A first scan by one facet of mirror 38 is depicted in FIG. 2A. During scanning, less light reaches detector 40 when a white or red blood cell is encountered since light is absorbed thereby. Detector 40 therefore generates a positive signal on which are superimposed negative pulses corresponding to red and white blood cells. The pulse discriminator and shaper circuit of the present invention, which will be hereinafter described more fully, provides an output pulse only when a white blood cell is being scanned. During the scan depicted in FIG. 2A, a signal such as that illustrated in FIG. 3A is generated by detector 40, the negative going pulses illustrated therein representing only scanned red blood cells. Since no white blood cell is scanned, no pulse is generated by discriminator circuit 46 during the scanning period. Therefore, the logic circuitry produces a normal stage motion signal which moves the slide by one increment in the y direction. During the next scan depicted in FIG. 2B, the circuit 46 does not produce an acquisition pulse. Again, a normal stage motion signal moves the slide one increment in the y direction to the position depicted in FIG. 2C. During this scan, detector 40 generates a voltage such as that illustrated in FIG. 3B wherein pulse 66 represents a white blood cell. Circuit 46 therefore produces a pulse indicating that a white blood cell lies in the field of view of this scan. Further, the logic circuit detects that the cell lies to the left of aperture 28. Therefore, the logic circuit produces a directional signal which moves the slide in the +x direction. This directional signal is produced until the slide is positioned with cell 58 centered on aperture 28 as depicted in FIG. 2D.
The system of FIG. 1 is designed such that a stained white blood cell absorbs more light than a red blood cell, and the peak of pulse 66 of FIG. 3B should therefore be the most negative voltage generated by sensor 40 during the scan. However, an indicated hereinabove, nonuniform lighting conditions can cause a red blood cell in one part of the field to appear as dark as a white blood cell in another part of the field, and the light intensity from both types of cells can vary from time to time. The pulse discriminator and shaper circuit of the present invention can distinguish between pulses produced in response to red and white blood cells even under these adverse conditions. This circuit makes use of the fact that the light level through a cell is roughly proportional to the background light level. The cell simply absorbs a certain percentage of the light transmitted through the slide at that point, a white cell absorbing more than a red cell. The circuit to be hereinafter described uses the instantaneous background light level as a reference to determine the density of a cell and is thus very insensitive to the problems mentioned above.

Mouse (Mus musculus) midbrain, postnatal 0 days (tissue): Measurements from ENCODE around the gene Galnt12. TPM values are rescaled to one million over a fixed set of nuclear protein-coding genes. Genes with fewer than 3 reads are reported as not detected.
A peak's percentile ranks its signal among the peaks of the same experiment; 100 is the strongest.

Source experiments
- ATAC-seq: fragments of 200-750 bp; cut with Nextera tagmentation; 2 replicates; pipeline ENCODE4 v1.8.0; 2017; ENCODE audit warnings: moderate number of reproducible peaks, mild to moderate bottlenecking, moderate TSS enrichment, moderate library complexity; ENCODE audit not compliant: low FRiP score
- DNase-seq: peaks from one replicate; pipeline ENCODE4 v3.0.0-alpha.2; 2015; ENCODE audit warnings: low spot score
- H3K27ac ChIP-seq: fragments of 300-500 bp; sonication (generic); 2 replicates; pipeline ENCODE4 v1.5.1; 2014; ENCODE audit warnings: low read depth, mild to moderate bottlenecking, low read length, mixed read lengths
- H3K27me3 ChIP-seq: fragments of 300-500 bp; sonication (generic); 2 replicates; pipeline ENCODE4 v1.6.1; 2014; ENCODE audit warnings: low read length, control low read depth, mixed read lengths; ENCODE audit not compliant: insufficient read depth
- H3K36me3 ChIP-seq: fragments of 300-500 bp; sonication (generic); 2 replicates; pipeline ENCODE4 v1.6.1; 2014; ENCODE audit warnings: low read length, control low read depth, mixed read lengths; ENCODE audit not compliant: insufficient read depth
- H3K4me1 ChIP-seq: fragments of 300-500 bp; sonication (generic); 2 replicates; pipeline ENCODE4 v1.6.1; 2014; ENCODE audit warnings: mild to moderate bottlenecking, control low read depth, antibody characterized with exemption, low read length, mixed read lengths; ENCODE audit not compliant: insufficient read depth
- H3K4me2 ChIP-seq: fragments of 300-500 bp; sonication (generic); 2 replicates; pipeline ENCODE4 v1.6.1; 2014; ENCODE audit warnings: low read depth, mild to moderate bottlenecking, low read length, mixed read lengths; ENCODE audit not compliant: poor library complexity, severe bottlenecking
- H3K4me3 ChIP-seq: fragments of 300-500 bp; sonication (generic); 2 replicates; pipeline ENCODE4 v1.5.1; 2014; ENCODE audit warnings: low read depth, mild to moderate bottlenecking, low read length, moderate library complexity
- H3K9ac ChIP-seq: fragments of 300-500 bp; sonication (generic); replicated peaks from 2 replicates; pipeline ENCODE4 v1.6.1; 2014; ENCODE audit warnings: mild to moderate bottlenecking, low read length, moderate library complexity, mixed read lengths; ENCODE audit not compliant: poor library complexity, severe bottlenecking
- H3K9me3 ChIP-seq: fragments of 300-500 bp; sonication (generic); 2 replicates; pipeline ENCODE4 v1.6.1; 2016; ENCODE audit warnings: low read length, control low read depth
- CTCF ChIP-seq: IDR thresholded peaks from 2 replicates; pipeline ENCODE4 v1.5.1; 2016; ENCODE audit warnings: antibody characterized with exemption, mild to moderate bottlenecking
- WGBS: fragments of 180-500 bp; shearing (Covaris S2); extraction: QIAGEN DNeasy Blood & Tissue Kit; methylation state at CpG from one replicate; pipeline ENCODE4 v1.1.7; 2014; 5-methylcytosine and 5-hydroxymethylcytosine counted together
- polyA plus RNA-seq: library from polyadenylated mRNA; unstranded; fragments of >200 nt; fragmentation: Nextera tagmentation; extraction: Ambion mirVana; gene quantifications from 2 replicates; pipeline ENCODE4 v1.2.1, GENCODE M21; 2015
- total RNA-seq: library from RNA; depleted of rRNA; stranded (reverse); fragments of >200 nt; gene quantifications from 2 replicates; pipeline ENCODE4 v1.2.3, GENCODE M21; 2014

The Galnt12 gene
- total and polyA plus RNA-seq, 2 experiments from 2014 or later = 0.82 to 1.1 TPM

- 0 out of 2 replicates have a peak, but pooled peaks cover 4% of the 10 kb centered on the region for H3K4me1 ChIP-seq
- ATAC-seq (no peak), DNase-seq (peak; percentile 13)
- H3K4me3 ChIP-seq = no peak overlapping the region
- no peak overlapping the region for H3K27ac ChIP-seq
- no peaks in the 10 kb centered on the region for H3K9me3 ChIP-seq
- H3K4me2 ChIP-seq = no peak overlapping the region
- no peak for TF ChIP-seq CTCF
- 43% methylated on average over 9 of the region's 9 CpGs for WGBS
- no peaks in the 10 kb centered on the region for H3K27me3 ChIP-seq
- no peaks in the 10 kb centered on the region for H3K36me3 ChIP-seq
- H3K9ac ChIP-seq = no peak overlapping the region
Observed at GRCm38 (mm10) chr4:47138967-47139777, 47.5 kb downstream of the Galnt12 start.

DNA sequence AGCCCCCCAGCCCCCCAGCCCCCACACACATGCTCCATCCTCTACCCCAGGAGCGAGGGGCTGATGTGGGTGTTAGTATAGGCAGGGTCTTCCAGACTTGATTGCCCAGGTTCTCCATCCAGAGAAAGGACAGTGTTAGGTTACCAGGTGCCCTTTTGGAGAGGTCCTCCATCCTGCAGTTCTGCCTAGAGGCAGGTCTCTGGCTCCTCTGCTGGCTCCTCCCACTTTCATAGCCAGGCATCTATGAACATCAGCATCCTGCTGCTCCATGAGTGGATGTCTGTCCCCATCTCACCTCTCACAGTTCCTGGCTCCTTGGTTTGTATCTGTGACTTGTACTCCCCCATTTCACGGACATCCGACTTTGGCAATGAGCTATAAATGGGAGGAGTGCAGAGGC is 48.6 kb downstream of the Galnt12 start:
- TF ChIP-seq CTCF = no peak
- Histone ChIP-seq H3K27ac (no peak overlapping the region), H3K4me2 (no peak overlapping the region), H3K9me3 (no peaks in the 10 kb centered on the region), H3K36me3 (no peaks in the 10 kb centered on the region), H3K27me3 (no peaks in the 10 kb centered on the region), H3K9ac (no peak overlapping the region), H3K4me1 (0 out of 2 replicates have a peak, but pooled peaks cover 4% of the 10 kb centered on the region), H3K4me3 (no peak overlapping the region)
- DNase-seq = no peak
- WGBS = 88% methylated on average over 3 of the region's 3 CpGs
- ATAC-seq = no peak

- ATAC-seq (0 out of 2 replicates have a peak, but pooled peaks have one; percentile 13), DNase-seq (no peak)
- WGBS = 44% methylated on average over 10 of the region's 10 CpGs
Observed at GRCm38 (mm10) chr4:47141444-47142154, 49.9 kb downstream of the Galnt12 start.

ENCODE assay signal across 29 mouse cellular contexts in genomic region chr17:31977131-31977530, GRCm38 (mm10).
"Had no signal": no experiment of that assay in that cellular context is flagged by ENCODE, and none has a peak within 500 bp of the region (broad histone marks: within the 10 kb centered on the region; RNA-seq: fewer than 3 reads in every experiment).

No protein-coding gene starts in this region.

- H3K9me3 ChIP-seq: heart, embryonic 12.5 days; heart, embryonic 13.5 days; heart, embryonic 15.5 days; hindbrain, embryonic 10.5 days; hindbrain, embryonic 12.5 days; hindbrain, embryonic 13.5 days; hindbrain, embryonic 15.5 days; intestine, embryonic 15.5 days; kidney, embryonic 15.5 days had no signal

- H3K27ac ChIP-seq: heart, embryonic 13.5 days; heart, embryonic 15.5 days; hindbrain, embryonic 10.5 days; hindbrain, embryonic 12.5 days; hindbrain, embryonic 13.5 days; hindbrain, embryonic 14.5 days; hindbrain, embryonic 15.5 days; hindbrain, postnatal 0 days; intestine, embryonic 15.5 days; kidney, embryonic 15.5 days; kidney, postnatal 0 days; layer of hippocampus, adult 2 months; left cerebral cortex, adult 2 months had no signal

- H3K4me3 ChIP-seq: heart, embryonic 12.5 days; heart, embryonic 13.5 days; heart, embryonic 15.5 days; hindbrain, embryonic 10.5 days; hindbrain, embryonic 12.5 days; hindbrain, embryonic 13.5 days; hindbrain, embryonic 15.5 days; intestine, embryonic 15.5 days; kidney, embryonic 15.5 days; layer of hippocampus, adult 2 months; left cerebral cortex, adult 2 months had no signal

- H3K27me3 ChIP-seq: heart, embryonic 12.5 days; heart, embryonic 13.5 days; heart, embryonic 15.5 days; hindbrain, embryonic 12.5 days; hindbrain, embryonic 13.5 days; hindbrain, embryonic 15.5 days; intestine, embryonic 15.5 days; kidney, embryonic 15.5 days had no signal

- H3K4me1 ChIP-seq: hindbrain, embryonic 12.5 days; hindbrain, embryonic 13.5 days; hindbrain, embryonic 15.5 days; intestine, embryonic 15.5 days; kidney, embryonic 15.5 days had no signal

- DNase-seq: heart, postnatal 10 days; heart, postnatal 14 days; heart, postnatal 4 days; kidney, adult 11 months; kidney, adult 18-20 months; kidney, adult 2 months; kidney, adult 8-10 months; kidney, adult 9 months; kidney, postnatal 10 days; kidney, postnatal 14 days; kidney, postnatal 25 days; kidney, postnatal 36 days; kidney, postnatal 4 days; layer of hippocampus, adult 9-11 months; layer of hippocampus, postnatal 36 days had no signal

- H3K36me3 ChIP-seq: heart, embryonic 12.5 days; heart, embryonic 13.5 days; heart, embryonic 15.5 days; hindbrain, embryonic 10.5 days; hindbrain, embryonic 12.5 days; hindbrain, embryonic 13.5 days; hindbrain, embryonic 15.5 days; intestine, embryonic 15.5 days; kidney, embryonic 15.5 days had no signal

Referring to FIG. 4, the amplified signal from amplifier 45 is fed to two channels, a first channel which comprises bandpass filter 70, non-inverting amplifier 72 and diode 74 and a second channel comprising inverting amplifier 76 and diode 78. Filter 70 passes only the band of frequencies contained in the red and white blood cell components of the signal. This reduces noise and eliminates the background information, but it also adds a positive going pulse to the end of each negative-going cell pulse as illustrated in FIG. 3C. Also pulses 81 and 83 are generated by the rising and falling edges of the background light signal. The signal is amplified by the non-inverting amplifier and then passes through diode 74 which eliminates the added positive-going pulses. This is done to make the waveform more intelligible to a serviceman. Waveform 90, which appears at the output of diode 74, is shown in FIG. 3D. Note that the background shape is gone, leaving only the cell pulses and the trailing edge pulse, which are negative going.